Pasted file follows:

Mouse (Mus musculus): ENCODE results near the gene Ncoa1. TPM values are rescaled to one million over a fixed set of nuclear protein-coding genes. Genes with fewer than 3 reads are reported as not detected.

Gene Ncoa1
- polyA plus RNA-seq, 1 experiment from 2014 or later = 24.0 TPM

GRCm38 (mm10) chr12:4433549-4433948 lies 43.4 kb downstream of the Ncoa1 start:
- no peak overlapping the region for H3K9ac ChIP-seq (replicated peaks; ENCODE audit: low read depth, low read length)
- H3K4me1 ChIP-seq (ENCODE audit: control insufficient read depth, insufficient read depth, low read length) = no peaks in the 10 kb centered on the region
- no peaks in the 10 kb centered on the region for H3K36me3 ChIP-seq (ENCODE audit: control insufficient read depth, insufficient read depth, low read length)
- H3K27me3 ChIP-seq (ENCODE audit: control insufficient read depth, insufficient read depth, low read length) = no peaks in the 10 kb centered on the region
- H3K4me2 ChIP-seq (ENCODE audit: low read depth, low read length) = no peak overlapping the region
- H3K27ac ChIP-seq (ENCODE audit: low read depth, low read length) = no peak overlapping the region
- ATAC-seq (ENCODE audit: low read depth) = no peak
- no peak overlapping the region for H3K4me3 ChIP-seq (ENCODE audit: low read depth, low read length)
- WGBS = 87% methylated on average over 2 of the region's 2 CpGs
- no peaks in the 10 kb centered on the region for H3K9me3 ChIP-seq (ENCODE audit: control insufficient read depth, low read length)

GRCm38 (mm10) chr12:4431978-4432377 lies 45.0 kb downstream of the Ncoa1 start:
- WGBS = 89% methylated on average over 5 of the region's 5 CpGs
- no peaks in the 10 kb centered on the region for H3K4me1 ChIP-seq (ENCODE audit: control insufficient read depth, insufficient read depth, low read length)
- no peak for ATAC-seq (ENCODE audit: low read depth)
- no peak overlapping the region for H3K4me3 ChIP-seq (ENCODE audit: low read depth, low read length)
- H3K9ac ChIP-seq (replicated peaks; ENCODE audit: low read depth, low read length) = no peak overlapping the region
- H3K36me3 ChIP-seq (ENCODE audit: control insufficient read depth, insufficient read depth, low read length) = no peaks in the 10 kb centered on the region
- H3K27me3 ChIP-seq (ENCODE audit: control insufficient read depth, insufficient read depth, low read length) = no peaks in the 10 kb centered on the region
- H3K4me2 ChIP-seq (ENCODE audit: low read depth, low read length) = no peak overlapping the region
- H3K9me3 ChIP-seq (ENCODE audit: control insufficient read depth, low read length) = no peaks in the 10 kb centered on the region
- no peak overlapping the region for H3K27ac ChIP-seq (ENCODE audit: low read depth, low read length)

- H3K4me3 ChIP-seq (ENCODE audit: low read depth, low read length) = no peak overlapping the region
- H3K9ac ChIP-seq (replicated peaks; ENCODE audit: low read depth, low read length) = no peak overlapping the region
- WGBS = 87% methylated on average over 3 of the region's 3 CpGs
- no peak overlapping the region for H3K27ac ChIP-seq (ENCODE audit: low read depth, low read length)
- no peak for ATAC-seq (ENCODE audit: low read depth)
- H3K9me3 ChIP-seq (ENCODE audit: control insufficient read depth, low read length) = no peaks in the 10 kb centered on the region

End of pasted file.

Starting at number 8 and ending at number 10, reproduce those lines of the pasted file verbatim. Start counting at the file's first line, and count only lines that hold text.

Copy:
- H3K27me3 ChIP-seq (ENCODE audit: control insufficient read depth, insufficient read depth, low read length) = no peaks in the 10 kb centered on the region
- H3K4me2 ChIP-seq (ENCODE audit: low read depth, low read length) = no peak overlapping the region
- H3K27ac ChIP-seq (ENCODE audit: low read depth, low read length) = no peak overlapping the region